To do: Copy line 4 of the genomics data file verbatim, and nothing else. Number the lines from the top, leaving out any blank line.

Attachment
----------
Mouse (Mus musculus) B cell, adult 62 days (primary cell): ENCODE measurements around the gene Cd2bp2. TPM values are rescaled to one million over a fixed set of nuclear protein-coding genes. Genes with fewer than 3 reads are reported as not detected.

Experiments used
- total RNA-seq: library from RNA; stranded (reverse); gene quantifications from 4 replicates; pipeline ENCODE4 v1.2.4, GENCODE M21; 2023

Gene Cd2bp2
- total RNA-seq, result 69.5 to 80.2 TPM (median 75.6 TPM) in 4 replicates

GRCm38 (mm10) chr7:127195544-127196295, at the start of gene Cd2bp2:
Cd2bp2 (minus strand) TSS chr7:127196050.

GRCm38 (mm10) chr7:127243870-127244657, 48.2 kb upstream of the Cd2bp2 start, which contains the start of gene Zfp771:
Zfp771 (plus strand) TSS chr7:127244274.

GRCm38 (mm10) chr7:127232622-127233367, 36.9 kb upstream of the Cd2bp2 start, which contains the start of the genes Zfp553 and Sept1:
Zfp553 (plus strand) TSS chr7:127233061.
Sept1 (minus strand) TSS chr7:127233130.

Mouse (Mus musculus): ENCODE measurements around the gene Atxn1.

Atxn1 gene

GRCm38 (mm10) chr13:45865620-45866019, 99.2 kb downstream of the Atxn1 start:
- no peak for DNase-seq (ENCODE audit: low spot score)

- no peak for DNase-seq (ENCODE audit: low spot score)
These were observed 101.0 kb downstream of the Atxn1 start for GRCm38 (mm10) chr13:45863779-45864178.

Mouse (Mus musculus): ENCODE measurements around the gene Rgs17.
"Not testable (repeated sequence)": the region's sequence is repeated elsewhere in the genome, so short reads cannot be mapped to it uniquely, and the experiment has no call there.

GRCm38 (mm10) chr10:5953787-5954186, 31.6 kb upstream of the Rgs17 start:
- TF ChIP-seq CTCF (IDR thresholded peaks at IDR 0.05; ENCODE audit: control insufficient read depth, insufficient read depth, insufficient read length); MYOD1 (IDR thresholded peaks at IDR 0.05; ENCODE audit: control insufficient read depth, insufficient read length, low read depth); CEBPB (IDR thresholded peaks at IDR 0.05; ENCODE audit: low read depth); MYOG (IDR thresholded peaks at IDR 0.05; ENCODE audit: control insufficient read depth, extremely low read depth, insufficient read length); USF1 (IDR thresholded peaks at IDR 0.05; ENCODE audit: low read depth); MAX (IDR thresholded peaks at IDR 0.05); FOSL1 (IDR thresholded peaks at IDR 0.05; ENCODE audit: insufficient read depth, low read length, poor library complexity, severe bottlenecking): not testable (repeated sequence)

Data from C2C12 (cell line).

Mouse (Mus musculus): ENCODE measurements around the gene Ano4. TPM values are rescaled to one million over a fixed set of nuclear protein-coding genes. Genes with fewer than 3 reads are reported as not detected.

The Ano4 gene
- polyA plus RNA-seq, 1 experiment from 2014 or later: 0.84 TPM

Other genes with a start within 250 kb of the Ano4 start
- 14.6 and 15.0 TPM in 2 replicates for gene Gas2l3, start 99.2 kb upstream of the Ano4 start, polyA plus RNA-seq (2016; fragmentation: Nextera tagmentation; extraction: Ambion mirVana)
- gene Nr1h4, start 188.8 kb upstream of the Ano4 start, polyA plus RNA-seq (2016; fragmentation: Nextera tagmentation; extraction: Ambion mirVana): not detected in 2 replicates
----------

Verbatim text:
Gene Cd2bp2